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Why I Habitually “Red String” Myself
I beg your tolerate a little bit of preachiness from me today because I was feeling a little philosophical over this past weekend. ๐Ÿ™‚

I’m sure you’ve seen the red string bracelets. Madonna wears one. Demi, Gwyneth, Britney… It’s part of Kabbalah, an OLD, OLD branch of Judaic mysticism. It is not mentionied specifically in any part of Jewish history, actually. It is not in the Torah. But it has been around for a long, long time. Without getting into too much dteail, it has something to do with one of the Jewish matriarchs, Rachel.

So what is so important about this little red string?

Technically and spiritually, it is supposed to offer protection. In Hebrew, we say “Ayin Ha’ra,” which means “The Evil Eye.” In Kabbalah, “The Evil Eye” is a very powerful, negative force. It’s all-encompassing. It includes all forms of evil. It refers to the unfriendly stares and unkind glances we sometimes get from people around us. It refers to those negative vibes people give you.

According to Kabbalah, when we are vulnerable to such negativity, we are incapable to achiving our full potential.

We wear the red string on our left wrist, which is the receiving side of the body (because your heart is on the left). Your red string of protection is a straight shot up your arm to your heart and soul.

Years ago, my Aunt and I took some classes at The Kabbalah Center. It was magnificent. I drank the kool-aid. I felt very connected to some of my classmates there and some of the staff. I related very much to teachings about positive energy and opening yourself up to goodness, blocking out the bad.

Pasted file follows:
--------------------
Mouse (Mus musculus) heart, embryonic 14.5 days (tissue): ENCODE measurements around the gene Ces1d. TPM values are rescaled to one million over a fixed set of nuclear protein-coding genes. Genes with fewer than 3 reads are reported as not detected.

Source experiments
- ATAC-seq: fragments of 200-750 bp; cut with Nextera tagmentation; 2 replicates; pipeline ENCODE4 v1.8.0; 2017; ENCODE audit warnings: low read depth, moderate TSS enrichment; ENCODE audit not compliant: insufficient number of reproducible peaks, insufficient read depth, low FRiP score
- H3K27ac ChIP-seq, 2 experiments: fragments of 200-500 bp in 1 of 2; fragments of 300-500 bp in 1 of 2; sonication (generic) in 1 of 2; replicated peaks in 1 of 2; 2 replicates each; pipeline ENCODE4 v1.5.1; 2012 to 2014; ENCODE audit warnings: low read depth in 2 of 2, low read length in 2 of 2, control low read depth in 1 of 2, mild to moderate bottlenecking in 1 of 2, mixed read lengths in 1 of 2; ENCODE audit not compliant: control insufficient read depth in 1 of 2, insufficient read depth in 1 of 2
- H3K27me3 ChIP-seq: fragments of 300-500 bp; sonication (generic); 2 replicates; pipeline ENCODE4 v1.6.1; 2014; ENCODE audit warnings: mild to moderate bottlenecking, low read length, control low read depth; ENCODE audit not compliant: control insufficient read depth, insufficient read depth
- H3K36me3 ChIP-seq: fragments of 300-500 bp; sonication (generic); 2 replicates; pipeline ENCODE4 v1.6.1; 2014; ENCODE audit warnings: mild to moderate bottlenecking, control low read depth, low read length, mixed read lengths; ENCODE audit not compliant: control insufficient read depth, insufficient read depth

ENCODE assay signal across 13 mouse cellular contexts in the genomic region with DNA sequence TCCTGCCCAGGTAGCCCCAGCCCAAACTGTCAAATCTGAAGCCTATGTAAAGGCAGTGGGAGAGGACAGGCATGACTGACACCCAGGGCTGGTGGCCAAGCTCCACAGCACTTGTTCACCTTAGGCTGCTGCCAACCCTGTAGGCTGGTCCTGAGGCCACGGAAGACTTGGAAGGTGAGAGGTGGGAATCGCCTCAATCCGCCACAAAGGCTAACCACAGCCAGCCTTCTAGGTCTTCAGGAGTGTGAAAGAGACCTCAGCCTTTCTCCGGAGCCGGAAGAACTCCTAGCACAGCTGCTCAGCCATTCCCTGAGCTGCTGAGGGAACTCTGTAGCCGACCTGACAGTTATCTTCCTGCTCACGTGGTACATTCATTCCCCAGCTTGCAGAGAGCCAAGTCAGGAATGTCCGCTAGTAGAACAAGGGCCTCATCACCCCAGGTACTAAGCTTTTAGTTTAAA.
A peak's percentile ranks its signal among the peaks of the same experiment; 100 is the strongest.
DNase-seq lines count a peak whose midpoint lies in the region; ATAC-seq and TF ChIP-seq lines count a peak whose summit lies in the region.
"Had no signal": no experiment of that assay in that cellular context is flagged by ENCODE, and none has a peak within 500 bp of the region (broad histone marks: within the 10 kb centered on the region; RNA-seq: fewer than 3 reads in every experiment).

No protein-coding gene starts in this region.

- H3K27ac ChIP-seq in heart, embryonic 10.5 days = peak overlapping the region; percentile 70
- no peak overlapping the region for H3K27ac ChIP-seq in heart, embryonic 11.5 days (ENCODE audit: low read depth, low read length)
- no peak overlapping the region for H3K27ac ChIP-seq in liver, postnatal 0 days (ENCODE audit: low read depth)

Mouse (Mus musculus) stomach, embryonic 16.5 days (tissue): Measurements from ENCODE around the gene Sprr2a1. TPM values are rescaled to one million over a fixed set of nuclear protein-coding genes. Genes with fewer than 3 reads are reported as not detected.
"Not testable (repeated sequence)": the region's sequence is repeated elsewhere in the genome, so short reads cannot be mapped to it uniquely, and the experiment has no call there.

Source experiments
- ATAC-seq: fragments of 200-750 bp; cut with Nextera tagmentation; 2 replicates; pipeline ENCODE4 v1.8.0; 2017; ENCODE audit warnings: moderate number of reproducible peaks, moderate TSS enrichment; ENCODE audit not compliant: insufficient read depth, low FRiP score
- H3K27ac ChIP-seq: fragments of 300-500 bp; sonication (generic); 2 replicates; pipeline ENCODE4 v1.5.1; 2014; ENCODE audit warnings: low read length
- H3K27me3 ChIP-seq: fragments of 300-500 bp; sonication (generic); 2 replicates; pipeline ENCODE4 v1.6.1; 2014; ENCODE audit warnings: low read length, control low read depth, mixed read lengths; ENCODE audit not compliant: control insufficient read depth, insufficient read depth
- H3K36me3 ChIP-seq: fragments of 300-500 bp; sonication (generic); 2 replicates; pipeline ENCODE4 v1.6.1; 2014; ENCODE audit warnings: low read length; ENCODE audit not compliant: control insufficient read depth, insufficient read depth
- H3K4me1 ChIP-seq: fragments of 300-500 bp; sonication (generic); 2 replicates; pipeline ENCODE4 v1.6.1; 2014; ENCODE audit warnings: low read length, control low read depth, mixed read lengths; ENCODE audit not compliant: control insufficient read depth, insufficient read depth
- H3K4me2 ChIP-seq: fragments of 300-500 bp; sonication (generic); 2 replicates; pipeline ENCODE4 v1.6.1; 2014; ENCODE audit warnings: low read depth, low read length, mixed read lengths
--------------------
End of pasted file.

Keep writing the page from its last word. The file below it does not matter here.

But when some of the Center’s rules struck me as a little hypocritical, and there were suddenly always new things to spend money on, I grew increasingly skeptical. I am not accusing them of being a cult or anything, mind you (no, no, let’s save that for the Scientologists), but beside being a cultural center of serenity and kindness, it is definitely a business.

I took three classes during my time there. I guess it would equal three semesters. I took a lot of knowledge with me when I left and I would very much like to go back and take more classes some day when I can afford it and feel strong enough to resist the lure of their shiny objects.

But I continue to wear my red string. I have been wearing it for about six years. It is habit and it is comfort. You’d be surprised how long one bracelet lasts. It is said that when it absorbs all the negativity it can handle, it falls off naturally. You musn’t rip off the string yourself. In hospitals, they allow you to keep it on for surgery because it is a religious symbol — I took a strange comfort in wearing it through having my gallbladder removed and having my biopsy in 2010.

I continue to wear it, I guess, because even though I am not taking classes or reading any of the books these days, and I maintain they should ease up a little on the financial-lust over there, I sort of enjoy what it has come to represent to me. Every now and then, I guess I look down at my red wrist and am reminded I can rise above. It ocassionally reminds me to take a deep breath and avoid negativity.

Anyway, a couple weeks ago, someone asked me why I wear it and I gave them a quick, half-hearted answer because I knew they were asking out of judgment (the “you just wear that stupid thing cause Britney does” kind of judgement). And I’ve been meaning to answer the question more thoroughly ever since.

When you boil it down to its core, I guess that honestly, I just wear it cause I like the thing.